Oura might be the biggest name in smart rings, but it's got competition at CES 2022

Movano smart ring in white, black, gold, and copper
(Image credit: Movano)

So far, Oura is the only company that's really established a fingerhold in the smart ring market, but at CES 2022 we saw a few ambitious competitors, including startup Movano, which plans to beat Oura on both price and features.

Smart rings are notoriously tricky to get right, as the Logbar Ring, Amazon Echo Loop, and Ringly proved. If none of those names sound familiar, it's because none of them quite struck the right balance of style, features, and price to earn a place on customers' hands. 

At CES, Movano showed off a smart ring that tracks all the same metrics as the third-generation Oura, including sleep, heart rate, heart rate variability, respiration, temperature, blood oxygen, steps, and calories – with plenty more features in the pipeline too.

Movano smart ring in silver

(Image credit: Movano)

Movano hasn't revealed how much the ring will cost, but the company told CNET that it would be cheaper than the Oura 3, which costs $299 (about £230 / AU$420). The company is currently awaiting FDA approval for its sensors, but assuming everything gets the green light, the ring is expected to go on sale later this year.

Clinical testing

It's not planning to stop there, though – Movano also wants to include blood glucose and blood pressure monitoring in a future iteration of the ring. Changes in blood pressure can be estimated using the same optical sensor used to track heart rate (which is the method used by watches like the Samsung Galaxy Watch 3), but blood glucose is much trickier.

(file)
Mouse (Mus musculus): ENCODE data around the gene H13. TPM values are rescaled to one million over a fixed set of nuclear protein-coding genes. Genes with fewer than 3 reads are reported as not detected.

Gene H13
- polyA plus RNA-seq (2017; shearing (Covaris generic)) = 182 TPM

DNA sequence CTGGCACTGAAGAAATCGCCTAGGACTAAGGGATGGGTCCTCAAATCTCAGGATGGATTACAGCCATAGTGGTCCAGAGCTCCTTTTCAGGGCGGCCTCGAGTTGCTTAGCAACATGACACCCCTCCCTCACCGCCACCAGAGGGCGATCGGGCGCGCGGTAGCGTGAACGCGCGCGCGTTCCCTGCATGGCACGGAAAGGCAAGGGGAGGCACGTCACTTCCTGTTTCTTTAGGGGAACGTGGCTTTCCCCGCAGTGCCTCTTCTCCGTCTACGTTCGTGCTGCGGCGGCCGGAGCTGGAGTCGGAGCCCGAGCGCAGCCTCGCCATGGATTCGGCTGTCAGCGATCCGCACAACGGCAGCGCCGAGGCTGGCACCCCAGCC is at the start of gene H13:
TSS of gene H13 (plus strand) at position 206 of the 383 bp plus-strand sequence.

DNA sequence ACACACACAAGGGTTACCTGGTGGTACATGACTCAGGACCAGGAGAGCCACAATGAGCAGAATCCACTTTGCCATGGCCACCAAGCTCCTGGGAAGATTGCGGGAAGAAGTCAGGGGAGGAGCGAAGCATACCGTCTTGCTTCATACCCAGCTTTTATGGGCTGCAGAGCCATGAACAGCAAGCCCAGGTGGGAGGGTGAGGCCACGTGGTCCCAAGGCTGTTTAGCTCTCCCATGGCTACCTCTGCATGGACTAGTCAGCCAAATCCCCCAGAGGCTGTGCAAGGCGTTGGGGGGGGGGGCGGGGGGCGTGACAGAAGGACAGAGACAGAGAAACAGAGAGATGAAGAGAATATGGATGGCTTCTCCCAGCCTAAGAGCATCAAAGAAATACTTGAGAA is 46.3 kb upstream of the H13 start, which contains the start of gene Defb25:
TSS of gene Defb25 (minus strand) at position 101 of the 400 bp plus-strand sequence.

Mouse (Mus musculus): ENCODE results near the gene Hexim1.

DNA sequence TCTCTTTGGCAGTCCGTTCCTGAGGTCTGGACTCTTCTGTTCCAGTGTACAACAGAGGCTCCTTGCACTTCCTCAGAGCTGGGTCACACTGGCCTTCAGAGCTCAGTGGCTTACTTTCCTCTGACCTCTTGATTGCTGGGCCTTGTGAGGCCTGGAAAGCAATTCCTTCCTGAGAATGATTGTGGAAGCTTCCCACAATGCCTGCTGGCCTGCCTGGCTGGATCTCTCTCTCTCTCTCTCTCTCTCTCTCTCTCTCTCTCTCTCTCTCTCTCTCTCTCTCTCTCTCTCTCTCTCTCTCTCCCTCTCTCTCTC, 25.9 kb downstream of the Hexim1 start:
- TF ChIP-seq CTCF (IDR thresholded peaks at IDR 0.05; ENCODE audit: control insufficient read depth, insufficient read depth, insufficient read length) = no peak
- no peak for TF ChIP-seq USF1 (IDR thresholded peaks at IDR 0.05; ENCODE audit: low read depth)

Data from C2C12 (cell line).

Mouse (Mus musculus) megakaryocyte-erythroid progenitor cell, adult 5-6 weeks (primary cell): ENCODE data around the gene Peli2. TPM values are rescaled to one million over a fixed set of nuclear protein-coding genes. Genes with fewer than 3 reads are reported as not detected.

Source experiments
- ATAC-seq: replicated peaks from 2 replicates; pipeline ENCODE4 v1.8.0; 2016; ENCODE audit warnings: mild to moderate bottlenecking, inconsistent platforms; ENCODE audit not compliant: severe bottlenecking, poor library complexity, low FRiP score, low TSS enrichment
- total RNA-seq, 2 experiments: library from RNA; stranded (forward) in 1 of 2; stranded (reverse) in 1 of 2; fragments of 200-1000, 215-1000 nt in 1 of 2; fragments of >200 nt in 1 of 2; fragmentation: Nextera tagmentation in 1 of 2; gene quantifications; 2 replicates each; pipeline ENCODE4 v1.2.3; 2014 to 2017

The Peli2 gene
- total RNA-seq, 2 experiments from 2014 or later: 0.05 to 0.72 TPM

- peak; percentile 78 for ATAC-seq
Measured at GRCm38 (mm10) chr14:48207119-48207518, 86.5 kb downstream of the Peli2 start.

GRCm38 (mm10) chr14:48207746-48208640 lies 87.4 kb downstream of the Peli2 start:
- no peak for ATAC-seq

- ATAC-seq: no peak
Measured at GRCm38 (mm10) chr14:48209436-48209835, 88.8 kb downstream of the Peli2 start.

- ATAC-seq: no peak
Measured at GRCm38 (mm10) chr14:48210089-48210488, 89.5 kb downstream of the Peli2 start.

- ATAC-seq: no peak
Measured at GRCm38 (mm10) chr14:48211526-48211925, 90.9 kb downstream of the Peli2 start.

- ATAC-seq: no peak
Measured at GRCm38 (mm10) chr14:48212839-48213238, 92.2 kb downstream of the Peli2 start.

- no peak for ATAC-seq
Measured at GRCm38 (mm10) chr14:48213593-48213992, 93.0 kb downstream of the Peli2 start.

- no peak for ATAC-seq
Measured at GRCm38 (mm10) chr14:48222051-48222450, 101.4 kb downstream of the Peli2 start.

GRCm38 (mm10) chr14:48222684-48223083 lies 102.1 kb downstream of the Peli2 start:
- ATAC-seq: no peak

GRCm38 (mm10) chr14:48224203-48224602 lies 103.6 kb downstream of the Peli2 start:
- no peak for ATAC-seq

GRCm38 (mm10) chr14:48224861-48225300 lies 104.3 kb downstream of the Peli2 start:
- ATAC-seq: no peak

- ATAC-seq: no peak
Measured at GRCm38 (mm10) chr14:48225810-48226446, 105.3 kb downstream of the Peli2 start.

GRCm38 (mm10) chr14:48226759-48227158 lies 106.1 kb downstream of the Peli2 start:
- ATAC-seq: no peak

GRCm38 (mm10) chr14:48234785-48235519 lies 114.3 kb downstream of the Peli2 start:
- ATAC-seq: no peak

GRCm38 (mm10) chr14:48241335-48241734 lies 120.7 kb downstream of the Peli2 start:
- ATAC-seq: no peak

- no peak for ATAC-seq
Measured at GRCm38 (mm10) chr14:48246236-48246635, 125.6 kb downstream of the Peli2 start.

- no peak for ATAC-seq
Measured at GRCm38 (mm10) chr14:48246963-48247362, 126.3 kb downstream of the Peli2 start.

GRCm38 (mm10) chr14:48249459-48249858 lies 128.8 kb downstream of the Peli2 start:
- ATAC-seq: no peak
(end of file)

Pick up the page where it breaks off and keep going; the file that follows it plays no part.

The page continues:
There's a lot of work currently underway to develop a smartwatch that can monitor changes in blood sugar without the need for finger prick tests. Researchers are currently investigating ways to measure blood glucose non-invasively using spectroscopy, which uses lasers to identify different chemicals, and the SugarBEAT monitor from UK company Nemuara Medical measures interstitial blood glucose by drawing molecules through the skin using a mild electrical current.

Both of these examples are a long way from being available in consumer smartwatches – let alone a device as small as a ring. Movano hasn't given a timeframe, but says it's currently conducting its own clinical trials, so we'll keep a close eye on its progress.

One thing it definitely seems to have nailed is the design, judging by its promotional images, which show rings in three designs and four tasteful metallic colors. Things have come a long way since 2020, when Amazon tried to cram Alexa into an oversized piece of jewelry

Cat Ellis

Cat is the editor of TechRadar's sister site Advnture. She’s a UK Athletics qualified run leader, and in her spare time enjoys nothing more than lacing up her shoes and hitting the roads and trails (the muddier, the better)